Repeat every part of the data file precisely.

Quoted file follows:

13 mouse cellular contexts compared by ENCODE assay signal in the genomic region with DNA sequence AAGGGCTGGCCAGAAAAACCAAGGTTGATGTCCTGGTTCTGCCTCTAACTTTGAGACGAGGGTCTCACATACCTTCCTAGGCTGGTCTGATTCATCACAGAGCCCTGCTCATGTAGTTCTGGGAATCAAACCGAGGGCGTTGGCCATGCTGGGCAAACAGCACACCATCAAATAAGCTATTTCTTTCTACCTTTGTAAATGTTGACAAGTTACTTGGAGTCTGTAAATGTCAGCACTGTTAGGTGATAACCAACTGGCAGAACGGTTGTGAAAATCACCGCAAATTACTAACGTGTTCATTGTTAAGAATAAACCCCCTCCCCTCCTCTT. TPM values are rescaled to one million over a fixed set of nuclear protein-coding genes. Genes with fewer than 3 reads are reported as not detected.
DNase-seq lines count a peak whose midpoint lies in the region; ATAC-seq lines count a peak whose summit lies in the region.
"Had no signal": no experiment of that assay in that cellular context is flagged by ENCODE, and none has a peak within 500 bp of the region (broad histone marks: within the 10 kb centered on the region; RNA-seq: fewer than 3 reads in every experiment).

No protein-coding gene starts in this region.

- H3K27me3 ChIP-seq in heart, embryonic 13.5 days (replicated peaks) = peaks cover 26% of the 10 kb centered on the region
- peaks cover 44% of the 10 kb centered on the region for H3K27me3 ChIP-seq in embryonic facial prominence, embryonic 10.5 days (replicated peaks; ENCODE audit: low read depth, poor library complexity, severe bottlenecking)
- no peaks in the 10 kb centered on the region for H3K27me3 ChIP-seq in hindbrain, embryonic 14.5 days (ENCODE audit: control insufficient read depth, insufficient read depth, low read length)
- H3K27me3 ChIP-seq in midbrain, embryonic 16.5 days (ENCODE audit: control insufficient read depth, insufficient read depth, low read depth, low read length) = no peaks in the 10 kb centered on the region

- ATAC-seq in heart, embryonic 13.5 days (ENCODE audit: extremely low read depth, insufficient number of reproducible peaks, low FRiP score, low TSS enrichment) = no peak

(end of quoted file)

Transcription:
13 mouse cellular contexts compared by ENCODE assay signal in the genomic region with DNA sequence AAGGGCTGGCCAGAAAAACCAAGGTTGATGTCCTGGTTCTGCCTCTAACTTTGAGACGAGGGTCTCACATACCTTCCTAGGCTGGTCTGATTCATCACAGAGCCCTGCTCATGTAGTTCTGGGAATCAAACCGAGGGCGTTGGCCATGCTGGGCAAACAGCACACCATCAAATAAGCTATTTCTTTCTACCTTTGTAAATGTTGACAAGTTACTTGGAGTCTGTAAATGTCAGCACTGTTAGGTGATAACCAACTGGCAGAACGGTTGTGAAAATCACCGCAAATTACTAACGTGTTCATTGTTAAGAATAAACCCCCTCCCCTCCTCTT. TPM values are rescaled to one million over a fixed set of nuclear protein-coding genes. Genes with fewer than 3 reads are reported as not detected.
DNase-seq lines count a peak whose midpoint lies in the region; ATAC-seq lines count a peak whose summit lies in the region.
"Had no signal": no experiment of that assay in that cellular context is flagged by ENCODE, and none has a peak within 500 bp of the region (broad histone marks: within the 10 kb centered on the region; RNA-seq: fewer than 3 reads in every experiment).

No protein-coding gene starts in this region.

- H3K27me3 ChIP-seq in heart, embryonic 13.5 days (replicated peaks) = peaks cover 26% of the 10 kb centered on the region
- peaks cover 44% of the 10 kb centered on the region for H3K27me3 ChIP-seq in embryonic facial prominence, embryonic 10.5 days (replicated peaks; ENCODE audit: low read depth, poor library complexity, severe bottlenecking)
- no peaks in the 10 kb centered on the region for H3K27me3 ChIP-seq in hindbrain, embryonic 14.5 days (ENCODE audit: control insufficient read depth, insufficient read depth, low read length)
- H3K27me3 ChIP-seq in midbrain, embryonic 16.5 days (ENCODE audit: control insufficient read depth, insufficient read depth, low read depth, low read length) = no peaks in the 10 kb centered on the region

- ATAC-seq in heart, embryonic 13.5 days (ENCODE audit: extremely low read depth, insufficient number of reproducible peaks, low FRiP score, low TSS enrichment) = no peak